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Police to recover New Zealand volcano bodies on Friday

by ace

New Zealand police said they are finalizing a plan to recover the bodies still on White Island on Friday after Monday's volcanic eruption.

Volcanologists providing updates to the police said the likelihood of another eruption has increased every day since the initial eruption, with the chances of rising 50 to 60 percent on Thursday from 40 to 60 percent the day before.

Eight of the 47 people affected were confirmed dead, with eight others presumed dead on White Island, also known by its Maori name, Whakaari.

White Island Eruption
New Zealand

At least five people died after a volcano erupted in New Zealand.

The families of the eight missing people expressed their anger that the police had not recovered their relatives.

Until Thursday afternoon, police said the risk was too high, with Police Minister Stuart Nash saying earlier in the day that the "number one priority" is to get the victims off the island, "but that must be done. in a way that keeps everyone safe ".

GNS Science volcanologist Graham Leonard said the government research institute is updating all agencies on increasing risk, but ultimately it is the police's decision whether they consider it safe enough to go to. island.

"The volcano remains highly volatile and uncertain," he said.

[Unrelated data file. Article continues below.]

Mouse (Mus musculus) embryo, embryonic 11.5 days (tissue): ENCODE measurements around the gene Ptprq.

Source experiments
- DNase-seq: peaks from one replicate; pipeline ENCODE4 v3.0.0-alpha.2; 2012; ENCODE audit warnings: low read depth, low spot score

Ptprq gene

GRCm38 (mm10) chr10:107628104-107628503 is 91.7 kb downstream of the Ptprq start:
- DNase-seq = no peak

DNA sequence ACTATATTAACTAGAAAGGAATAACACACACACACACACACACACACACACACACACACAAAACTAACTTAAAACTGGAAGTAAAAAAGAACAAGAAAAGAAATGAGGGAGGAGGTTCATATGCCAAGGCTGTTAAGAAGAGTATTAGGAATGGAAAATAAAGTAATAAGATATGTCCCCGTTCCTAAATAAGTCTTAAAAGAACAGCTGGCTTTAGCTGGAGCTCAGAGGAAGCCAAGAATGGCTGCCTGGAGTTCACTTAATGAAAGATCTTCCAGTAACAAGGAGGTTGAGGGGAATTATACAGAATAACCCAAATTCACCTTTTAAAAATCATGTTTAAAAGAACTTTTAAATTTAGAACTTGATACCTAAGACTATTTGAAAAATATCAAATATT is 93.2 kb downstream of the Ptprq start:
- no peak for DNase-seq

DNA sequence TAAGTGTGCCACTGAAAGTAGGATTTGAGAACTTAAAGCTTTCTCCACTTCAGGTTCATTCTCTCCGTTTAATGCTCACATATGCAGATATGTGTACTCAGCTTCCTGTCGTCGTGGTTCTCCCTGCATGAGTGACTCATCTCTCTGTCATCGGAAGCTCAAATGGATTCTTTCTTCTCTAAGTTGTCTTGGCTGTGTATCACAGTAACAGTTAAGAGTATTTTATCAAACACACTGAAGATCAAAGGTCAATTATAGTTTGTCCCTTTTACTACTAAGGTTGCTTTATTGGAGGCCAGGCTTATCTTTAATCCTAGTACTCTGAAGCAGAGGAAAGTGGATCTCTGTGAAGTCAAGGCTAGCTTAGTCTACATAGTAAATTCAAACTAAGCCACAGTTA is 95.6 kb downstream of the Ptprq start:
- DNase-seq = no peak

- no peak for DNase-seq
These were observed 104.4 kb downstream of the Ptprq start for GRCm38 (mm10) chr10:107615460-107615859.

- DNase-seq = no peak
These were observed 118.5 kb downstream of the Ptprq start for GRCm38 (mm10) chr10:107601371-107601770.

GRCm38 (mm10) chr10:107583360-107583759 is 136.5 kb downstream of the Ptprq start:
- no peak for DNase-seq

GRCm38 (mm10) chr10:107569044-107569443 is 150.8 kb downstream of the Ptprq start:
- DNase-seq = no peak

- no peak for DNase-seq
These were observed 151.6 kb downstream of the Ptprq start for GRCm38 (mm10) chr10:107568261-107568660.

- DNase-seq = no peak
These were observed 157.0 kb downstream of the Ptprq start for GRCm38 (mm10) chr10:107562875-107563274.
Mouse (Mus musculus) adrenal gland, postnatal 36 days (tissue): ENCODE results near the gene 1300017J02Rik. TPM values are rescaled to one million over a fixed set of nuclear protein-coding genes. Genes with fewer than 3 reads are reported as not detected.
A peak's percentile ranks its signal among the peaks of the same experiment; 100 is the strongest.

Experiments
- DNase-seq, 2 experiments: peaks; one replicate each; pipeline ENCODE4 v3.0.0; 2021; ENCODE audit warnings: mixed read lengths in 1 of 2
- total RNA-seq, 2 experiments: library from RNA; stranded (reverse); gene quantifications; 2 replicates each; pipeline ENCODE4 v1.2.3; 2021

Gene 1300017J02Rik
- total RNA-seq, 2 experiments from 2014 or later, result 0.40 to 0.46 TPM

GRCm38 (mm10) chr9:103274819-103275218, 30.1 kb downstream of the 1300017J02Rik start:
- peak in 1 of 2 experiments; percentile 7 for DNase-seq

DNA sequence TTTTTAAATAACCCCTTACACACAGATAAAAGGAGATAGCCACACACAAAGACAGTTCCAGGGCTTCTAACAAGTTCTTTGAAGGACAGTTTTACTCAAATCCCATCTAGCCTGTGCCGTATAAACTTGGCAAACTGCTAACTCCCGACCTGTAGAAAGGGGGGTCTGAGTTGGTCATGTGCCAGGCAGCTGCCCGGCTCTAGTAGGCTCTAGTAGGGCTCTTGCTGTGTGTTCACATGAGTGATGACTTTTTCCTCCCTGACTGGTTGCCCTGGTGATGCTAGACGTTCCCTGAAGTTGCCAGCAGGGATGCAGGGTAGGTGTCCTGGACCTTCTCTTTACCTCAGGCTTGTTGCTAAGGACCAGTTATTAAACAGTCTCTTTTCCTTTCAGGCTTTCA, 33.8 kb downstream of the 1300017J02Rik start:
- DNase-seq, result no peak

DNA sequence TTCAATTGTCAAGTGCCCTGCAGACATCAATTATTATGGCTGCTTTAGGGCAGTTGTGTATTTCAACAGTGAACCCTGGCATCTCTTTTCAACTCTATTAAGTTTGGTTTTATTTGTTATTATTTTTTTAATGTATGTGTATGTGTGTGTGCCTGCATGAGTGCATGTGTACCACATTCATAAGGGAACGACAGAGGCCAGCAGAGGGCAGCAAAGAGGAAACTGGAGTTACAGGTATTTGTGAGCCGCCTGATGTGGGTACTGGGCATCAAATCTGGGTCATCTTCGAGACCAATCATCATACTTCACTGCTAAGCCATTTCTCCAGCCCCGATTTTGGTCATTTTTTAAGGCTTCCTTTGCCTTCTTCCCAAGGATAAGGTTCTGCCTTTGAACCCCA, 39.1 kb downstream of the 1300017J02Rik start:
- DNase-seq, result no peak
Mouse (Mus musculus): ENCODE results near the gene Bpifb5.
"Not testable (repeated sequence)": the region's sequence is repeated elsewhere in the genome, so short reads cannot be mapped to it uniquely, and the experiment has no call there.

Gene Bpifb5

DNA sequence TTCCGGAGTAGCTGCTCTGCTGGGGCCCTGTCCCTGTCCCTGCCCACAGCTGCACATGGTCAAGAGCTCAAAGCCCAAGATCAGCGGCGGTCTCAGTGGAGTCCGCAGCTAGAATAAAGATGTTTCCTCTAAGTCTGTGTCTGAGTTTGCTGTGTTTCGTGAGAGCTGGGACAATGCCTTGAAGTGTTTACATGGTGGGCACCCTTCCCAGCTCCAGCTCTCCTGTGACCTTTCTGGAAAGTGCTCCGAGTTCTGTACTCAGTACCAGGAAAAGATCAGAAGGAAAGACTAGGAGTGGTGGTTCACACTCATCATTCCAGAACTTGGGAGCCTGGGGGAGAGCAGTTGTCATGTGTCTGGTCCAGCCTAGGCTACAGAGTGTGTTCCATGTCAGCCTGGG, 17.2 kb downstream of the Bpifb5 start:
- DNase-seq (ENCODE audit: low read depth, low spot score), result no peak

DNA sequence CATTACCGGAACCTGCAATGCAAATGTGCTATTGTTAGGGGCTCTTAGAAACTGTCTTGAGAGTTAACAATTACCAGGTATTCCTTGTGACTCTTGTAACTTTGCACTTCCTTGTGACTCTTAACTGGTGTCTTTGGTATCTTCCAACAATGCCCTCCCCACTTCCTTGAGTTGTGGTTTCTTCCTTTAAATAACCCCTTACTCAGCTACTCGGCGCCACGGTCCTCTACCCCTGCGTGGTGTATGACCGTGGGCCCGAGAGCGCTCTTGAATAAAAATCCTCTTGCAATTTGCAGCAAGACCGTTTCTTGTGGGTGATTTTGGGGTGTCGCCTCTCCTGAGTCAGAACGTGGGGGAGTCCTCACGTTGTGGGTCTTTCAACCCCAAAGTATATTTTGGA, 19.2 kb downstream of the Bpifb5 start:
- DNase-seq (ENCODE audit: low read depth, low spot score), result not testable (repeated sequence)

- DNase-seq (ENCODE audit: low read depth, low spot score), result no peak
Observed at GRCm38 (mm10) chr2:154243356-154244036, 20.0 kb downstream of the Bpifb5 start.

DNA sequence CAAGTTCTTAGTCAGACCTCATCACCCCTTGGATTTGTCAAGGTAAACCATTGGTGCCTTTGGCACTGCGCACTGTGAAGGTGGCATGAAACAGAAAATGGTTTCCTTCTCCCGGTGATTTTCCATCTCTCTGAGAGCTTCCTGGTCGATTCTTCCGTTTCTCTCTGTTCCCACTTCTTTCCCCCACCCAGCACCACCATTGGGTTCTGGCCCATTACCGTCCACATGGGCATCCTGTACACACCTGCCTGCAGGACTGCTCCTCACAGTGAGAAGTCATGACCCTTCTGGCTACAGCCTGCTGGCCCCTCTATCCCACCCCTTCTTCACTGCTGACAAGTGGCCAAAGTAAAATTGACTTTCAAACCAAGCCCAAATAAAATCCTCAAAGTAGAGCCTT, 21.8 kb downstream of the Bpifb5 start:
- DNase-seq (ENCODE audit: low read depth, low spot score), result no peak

"There are tremors going on. Today is less safe than yesterday and the day before."

Twenty-one patients remain in burn units in New Zealand, while seven out of 24 Australians have been taken back to Australia, and another six will be repatriated within the next 24 hours to burn units, freeing up resources in New Zealand.

Australia has sent 10,000 cm2 of skin to New Zealand to help burn patients with up to 95% of their bodies.

Image:
White Island is located in Bay of Plenty, New Zealand. Photo: © DigitalGlobe / Maxar

An order of 100,000 cm2 of skin – worth $ 1.5 million – is on its way to the US and another order is expected, said Dr. Ashley Bloomfield, director general of health.

He added that they initially anticipated that 1.2 million square meters would be needed from the US, but as Australia repatriated a significant number of casualties, New Zealand would not need so much.

Tour guide Hayden Marshall-Inman's brother, the first person among the dead, wrote to New Zealand Prime Minister Jacinda Ardern to ask if he could organize his own recovery operation without being arrested.

Hayden Marshall was confirmed dead by his brother on social media. Pic: Facebook
Image:
Hayden Marshall was confirmed dead by his brother on social media. Pic: Facebook

Mark Inman wrote: "With the current conditions of the sun burning and breaking down his body, he is moving from a situation where we could have an open casket for now more than likely without a body – due to government bureaucracy and the slow decision to make .

"I am writing to apologize for my personal recovery actions."

Ardern cabinet officials said they had passed their request to police minister Nash, who said no one would be allowed to go to the island.

The video shows a helicopter on the ground, damaged by the ash cloud. Pic: Twitter / @Sch
Image:
A helicopter was burned in the eruption

He also acknowledged that communication between police headquarters and the victims' families was not good enough after some said they only heard updates from the media.

The minister said he had a "frank and frank conversation that needed to be held" and promised to increase the level of communication with families.

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